Tuesday, April 29, 2008

Moving a Domain Controller to a Different Site

Moving domain controllers from one site to another one will require to re-IP the new domain controllers. What are the possible setbacks for this operation? The answer to this question become easy for us since we are in the middle of huge AD migration and have done it several times in production.

Here is the bullet point to consider when it comes to identify the existing services on the infrastructure domain controllers and decommissioned the old domain controllers.

  1. Identify the FSMO roles on each domain
  2. Distribute the FSMO roles according to MS best practices

    The schema master and domain naming master roles should be placed on the same domain controller as they are rarely used and should be tightly controlled.

  • The infrastructure master should not be located on the same domain controller holding the RID master and PDC emulator roles if it is also a GC server.
  1. Identify the services running from each domain controller such as
  • DNS
  • DHCP, DHCP scope portions
  • WINS ( I hate WINS)
  • CA ( certificate Authority)
  • Web related services
  • Terminal server (licensing server)
  1. Application dependencies, relaying to existing domain controllers
  • LDAP
  1. Make sure you plan the proper backup for active directory

    Use System stage backup or equivalent backup system to backup AD database and related files. Flat windows and file system backup is not proper backup for active directory. At least use scheduled NT backup, on the 2 or 3 DC's trough out the enterprise (there is no need to backup every single domain controller, simply this would be a redundant afford (multi master replication). The proper backup of AD, (system state backup) allows authoritative restore. If you can $$$ use third party tools for fast recovery and backup.

  2. If you move paging file from C to another drive, remember a paging file equal to or larger than RAM size should be placed on the same partition as the operating system to allow crash dumps to be recorded.
  3. Add the /DEBUG switch to the Boot.ini file to enable post-mortem debugs of your servers. Adding the debug switch causes a 2-3 percent decrease in server performance but allows a debugger to be hooked up once a crash has occurred for post-mortem debugging
  4. Disable Unnecessary Services

    This is one of my favorite; I wish there were clearer instruction came with defaults installation.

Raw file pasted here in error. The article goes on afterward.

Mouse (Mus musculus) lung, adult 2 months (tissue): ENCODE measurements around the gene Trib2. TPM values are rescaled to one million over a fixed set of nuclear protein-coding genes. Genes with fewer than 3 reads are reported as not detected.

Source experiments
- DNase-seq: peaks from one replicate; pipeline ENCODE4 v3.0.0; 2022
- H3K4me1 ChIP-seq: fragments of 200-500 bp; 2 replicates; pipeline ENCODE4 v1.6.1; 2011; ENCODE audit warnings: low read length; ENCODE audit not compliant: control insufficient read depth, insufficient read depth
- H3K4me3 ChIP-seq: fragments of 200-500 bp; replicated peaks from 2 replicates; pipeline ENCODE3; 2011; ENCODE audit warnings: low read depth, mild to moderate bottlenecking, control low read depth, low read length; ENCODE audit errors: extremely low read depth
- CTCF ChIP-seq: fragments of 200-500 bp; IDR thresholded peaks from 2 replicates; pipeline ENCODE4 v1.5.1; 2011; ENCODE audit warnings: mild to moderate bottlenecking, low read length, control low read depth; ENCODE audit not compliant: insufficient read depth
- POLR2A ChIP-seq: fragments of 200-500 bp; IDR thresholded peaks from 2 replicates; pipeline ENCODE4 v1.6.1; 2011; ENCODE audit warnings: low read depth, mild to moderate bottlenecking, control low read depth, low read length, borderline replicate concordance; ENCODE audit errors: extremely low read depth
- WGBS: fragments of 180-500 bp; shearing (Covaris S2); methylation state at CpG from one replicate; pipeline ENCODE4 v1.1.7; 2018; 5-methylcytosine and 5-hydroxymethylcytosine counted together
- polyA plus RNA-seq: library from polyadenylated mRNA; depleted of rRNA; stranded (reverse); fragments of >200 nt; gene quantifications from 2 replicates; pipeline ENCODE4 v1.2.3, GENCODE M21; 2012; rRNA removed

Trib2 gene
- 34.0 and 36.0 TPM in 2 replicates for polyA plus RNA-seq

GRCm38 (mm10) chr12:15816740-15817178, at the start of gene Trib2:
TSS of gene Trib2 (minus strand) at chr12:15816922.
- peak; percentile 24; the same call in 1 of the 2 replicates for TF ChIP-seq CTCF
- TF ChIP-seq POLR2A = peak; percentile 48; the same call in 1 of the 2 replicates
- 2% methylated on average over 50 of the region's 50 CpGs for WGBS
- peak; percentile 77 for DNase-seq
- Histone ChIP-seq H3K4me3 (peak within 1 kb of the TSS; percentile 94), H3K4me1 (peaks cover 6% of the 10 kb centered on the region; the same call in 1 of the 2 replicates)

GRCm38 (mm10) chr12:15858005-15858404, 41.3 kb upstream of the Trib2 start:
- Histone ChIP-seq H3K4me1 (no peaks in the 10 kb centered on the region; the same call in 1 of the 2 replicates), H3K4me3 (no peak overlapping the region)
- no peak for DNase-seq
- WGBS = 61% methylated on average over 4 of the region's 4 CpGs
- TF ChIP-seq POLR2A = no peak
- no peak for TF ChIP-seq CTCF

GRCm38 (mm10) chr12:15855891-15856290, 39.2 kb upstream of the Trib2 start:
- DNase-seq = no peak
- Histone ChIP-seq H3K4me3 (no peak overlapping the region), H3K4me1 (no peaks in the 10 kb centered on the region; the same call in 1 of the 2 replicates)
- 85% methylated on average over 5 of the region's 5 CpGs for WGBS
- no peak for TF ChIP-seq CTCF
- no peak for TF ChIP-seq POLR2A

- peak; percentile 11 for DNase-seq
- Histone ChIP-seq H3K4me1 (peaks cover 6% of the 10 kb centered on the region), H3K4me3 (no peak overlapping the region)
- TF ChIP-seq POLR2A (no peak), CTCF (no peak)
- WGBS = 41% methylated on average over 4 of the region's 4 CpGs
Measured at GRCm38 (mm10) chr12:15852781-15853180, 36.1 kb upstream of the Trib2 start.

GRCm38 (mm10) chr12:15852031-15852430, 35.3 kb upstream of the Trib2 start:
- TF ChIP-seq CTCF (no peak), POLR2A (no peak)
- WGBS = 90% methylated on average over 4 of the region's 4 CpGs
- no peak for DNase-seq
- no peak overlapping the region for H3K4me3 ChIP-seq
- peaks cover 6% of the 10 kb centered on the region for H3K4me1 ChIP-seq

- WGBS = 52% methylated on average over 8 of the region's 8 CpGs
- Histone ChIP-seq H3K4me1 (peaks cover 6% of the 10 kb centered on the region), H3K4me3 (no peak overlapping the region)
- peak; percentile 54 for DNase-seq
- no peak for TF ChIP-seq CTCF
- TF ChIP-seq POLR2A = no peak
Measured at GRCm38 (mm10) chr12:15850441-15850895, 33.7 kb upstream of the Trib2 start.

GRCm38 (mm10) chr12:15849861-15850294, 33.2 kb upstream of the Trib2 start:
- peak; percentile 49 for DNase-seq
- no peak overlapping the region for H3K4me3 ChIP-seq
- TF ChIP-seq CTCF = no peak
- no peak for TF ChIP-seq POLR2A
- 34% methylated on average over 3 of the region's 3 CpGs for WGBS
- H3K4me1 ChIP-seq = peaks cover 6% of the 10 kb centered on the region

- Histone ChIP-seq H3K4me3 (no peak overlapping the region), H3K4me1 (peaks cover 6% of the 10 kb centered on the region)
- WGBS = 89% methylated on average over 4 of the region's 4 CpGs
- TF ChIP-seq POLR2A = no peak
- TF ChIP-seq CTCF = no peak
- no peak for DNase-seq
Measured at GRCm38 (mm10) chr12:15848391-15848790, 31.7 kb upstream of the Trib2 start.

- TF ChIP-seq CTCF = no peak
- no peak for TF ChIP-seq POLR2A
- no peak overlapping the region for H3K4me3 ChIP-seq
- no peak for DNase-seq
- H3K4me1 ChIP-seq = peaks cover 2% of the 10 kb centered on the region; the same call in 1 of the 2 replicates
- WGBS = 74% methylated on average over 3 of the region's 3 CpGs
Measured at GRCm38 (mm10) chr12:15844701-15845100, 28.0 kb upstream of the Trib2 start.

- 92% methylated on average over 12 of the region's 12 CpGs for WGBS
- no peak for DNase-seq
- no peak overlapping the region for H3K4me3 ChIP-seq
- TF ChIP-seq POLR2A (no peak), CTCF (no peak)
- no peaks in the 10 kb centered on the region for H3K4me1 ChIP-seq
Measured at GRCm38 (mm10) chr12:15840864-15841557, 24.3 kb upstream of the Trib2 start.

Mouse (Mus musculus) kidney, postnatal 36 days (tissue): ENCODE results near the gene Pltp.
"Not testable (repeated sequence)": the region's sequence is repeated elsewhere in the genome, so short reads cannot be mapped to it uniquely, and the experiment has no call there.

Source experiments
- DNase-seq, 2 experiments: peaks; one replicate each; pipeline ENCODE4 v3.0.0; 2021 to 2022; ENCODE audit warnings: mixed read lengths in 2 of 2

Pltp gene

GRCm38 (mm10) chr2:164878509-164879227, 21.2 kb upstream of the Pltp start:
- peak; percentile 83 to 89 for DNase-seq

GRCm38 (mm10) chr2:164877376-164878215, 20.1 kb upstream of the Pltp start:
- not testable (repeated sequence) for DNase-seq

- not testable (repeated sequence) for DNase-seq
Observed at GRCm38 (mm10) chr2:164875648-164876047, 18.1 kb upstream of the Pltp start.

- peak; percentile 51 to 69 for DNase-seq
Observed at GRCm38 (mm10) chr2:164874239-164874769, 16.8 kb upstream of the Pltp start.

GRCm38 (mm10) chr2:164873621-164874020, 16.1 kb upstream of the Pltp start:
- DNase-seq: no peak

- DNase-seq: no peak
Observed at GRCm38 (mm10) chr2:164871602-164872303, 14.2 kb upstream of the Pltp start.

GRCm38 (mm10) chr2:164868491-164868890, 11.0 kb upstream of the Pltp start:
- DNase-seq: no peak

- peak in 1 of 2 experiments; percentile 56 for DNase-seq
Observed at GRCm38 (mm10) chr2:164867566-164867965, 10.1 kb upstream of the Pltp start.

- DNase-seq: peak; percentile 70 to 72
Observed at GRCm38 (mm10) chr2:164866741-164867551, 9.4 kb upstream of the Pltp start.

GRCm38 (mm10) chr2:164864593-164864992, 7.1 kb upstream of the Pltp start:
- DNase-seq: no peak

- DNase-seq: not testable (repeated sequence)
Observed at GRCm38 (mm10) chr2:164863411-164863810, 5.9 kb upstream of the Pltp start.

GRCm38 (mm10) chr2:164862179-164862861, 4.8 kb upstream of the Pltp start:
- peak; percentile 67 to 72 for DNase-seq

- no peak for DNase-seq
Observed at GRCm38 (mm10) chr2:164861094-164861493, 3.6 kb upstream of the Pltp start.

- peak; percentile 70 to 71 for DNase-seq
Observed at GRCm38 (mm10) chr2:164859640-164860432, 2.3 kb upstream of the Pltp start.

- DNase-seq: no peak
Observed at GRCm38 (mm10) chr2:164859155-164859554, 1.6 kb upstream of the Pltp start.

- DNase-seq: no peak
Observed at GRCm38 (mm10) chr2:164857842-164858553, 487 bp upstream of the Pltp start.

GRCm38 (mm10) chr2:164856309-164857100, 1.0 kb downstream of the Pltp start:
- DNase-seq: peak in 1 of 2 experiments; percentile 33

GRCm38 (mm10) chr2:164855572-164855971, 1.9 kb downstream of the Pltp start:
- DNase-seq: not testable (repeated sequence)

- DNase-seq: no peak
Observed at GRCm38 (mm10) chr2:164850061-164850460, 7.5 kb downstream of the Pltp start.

• Disable Windows updates (Assuming you are using WSUS)
  • Disable Wireless zero service
  • Print spooler service, every enterprise at least one DC must be running it.

Domain controllers will re-register dynamic record in DNS, claiming to be the domain controller with the new IP address. Make sure all the name servers for each domain (in case child domains exist) got updated in DNS. IF you a have child domains exist make sure all name server have been exist

I never did understand why windows media player comes with default installation windows. If you are going to promote it to be a domain controller, who cares about windows media player running on a DC? Or the games. Windows 2008 server should have clear base line installations.

The IP addresses of existing Domain controllers might be used by several components on the production servers and there might be a dependency for these IP addresses, so keeping the existing IP addresses and transferring them to the new build Domain controller might be necessary or smart move to lessen the possible breakage on the production network.

Best practice methods for Windows 2000 domain controller setup

Size the server and the hard drive as mentioned in the previous posts I did while ago. The point is to understand what kind of operations the OS and the database operate under and how to improve the performance and redundancy.

At the basic with decent server (64BIT preferred)


When you split the AD files across the disks as we have done, the following are the recommended exclusions; normally you'd have to figure these locations out via registry settings. Keep in mind these ONLY apply when you've split the AD files the way we've done.

C Drive ( 64 Bit windows 2003 SP2)

8 Gig memory

OS & Logs

RAID 1 + 0

D Drive ( NTDS)

SysVol & .DIT database

RAID 1 + 0

H Drive CD-Room

Best regards

Oz ozugurlu,

Systems Engineer



Security Project+ Server+



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